Sunday, June 13, 2010

A New Way to Finance Solar Gardens

PACE bonds finance renewable energy for homeowners

Tired of high utility bills? Want clean energy? Don't want to take out an equity loan, if you could even get one?

With Gov. Bill Ritter's signature, SB 100, the Property Assessed Clean Energy financing bill became law June 11.

Joy Hughes, founder of The Solar Gardens Institute,, sees the bill as as way more people can access clean energy.

Solar Gardens work through a subscription service supported by the community of users. The group owns the solar panels and each member gets the benefits, from utility rebates to the use of the electricity.
“State Sen. Gail Schwartz championed this expansion of Property Assessed Clean Energy financing programs, such as Boulder's ClimateSmart,” Hughes said. “A solar garden subscription can be purchased using home value. The home owner makes the purchase through their property tax bill and receives credits on their electric bill.”
In this case, the subscription stays with the home rather than moving with the subscriber.

PACE bonds create a method for municipalities and counties to basically “loan” money for energy improvements like solar, wind, biomass or other small-scale generation projects.
Homeowners pay back the loan as payments with property taxes.
PACE is not a tax increase, just a financing mechanism used in many states.  The debt to the city stays with the home since the solar panels will.  If you move, the new owner takes on the payments.
Boulder County already has a PACE program in place called "ClimateSmart".

State Sen. Gail Schwartz spoke of the challenges the Assembly and the governor's office faced in creating the New Energy Economy.
“So many great minds came together to find a compromise and opportunity. We (in Colorado) will be known for renewable energy.”

PACE encourages local generation of renewable power, decreasing the need for transmission lines.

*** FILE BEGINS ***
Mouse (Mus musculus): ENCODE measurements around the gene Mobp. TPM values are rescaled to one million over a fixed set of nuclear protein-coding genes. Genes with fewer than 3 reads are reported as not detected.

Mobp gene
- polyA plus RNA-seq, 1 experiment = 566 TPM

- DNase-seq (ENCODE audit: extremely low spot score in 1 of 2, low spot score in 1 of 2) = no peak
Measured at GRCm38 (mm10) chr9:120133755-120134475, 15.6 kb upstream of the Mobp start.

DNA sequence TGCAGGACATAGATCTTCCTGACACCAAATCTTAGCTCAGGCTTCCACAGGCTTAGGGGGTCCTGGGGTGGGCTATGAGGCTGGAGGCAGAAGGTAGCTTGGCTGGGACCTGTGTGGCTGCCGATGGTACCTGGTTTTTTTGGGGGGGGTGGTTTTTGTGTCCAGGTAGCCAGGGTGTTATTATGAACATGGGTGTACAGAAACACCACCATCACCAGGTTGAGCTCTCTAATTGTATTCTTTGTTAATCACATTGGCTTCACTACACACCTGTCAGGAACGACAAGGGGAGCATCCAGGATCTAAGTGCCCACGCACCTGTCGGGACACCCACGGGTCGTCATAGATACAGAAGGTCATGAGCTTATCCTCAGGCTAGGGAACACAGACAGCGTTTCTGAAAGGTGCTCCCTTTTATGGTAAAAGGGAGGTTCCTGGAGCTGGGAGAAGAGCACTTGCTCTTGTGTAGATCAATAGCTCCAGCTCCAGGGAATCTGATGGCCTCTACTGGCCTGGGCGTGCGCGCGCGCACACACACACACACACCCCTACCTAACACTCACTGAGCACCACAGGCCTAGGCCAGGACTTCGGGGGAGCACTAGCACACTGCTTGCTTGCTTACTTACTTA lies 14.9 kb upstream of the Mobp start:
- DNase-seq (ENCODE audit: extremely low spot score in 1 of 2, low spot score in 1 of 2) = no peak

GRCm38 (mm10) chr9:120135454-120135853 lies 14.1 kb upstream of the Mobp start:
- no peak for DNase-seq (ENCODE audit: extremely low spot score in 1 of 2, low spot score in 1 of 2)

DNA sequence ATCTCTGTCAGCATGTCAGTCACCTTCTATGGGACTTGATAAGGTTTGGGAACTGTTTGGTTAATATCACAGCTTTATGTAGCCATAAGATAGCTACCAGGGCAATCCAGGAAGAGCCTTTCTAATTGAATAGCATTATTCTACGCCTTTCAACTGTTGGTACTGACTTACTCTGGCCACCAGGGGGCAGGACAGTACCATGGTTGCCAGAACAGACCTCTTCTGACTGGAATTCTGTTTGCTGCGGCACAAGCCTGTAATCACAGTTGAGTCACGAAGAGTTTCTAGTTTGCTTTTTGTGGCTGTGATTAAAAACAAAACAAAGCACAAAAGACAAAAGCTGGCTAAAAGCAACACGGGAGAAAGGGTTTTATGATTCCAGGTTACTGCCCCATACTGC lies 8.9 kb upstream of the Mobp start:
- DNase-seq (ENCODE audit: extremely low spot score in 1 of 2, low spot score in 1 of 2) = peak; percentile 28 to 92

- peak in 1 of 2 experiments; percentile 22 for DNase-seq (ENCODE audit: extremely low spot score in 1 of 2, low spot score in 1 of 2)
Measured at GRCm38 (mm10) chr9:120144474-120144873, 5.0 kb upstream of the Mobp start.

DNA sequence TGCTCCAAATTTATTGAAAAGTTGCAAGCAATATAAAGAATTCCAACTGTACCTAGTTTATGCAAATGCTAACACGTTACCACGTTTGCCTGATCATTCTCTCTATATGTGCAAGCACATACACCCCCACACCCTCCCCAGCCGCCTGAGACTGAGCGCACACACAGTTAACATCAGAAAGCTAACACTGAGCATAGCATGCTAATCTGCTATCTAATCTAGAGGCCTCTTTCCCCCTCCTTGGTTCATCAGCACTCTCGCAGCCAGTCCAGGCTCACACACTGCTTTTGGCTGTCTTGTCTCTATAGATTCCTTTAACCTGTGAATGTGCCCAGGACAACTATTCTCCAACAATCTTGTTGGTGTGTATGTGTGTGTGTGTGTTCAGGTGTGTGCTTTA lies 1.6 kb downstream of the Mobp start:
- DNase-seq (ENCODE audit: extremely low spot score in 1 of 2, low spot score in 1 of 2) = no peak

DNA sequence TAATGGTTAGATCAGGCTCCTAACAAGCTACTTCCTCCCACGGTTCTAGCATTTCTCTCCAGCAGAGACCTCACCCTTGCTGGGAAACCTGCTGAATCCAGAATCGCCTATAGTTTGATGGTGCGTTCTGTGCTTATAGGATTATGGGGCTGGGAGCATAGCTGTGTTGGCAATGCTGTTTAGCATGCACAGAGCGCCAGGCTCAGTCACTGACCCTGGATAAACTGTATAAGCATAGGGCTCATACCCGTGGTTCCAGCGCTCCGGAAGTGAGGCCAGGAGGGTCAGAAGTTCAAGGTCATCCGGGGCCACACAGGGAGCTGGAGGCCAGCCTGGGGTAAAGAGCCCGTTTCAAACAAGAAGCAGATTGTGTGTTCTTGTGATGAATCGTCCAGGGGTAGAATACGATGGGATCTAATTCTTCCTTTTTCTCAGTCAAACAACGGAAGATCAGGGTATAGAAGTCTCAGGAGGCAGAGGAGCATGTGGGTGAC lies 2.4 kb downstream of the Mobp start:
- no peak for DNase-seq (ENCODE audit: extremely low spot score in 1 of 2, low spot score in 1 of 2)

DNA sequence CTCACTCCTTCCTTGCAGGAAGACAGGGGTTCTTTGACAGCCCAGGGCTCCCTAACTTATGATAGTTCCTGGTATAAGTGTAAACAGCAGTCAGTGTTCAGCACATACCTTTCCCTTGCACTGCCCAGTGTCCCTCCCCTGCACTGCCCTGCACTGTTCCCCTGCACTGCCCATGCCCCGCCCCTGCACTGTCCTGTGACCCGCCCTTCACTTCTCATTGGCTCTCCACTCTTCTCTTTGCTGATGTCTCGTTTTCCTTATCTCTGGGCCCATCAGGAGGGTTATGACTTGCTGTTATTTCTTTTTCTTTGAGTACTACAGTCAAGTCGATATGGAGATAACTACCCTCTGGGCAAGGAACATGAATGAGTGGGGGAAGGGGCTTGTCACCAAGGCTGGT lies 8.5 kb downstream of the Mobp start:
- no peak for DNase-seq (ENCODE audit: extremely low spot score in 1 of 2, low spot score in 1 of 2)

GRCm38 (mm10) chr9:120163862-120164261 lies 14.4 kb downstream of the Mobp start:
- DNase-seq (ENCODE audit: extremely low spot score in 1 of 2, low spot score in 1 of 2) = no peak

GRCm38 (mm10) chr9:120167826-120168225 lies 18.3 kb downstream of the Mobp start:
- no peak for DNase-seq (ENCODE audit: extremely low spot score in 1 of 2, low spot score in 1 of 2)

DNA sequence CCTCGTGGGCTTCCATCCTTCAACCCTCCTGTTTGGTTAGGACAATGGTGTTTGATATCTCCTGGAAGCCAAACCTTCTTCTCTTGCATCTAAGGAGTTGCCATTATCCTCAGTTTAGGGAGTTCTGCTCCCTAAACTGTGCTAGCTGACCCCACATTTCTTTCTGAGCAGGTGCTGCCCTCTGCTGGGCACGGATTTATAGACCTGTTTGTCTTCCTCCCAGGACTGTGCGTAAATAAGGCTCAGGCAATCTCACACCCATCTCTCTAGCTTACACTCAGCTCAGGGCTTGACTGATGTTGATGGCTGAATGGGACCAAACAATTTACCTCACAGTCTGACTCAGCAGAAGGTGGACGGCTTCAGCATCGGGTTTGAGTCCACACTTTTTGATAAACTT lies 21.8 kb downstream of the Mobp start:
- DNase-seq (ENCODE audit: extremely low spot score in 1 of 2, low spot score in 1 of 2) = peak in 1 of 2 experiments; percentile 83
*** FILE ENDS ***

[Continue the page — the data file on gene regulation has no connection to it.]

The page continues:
“It's great to see easy financing for solar garden subscriptions through the PACE program,” Hughes said. “This will help many home and condominium owners clear one of the biggest hurdles to going solar.”

SB100 was one of 57 laws made during Ritter's term furthering renewable and clean energy and creating jobs related to the renewable energy industry.
In four years, more than 300 solar companies have formed or expanded into Colorado.

For more information about The Solar Gardens Institute, contact Hughes at 719-207-3097 or

About Solar
The Solar Gardens Institute organizes communities to go solar by pooling their resources. Libraries and schools, churches and synagogues, businesses and citizens groups can benefit by hosting a distributed power plant where anyone can own solar panels. advocates for community-based distributed energy at federal, state, and local levels. Solar Gardens are self-organizing everywhere, beginning to transform America through solar power and people power.

Media contacts: Greg Ching, or Robyn Lydick,

1 comment:

  1. Developing solar gardens is a novel idea and it will be a great service to the society. Tapping renewable energy is the key to protect our environment and planet for our future generation.
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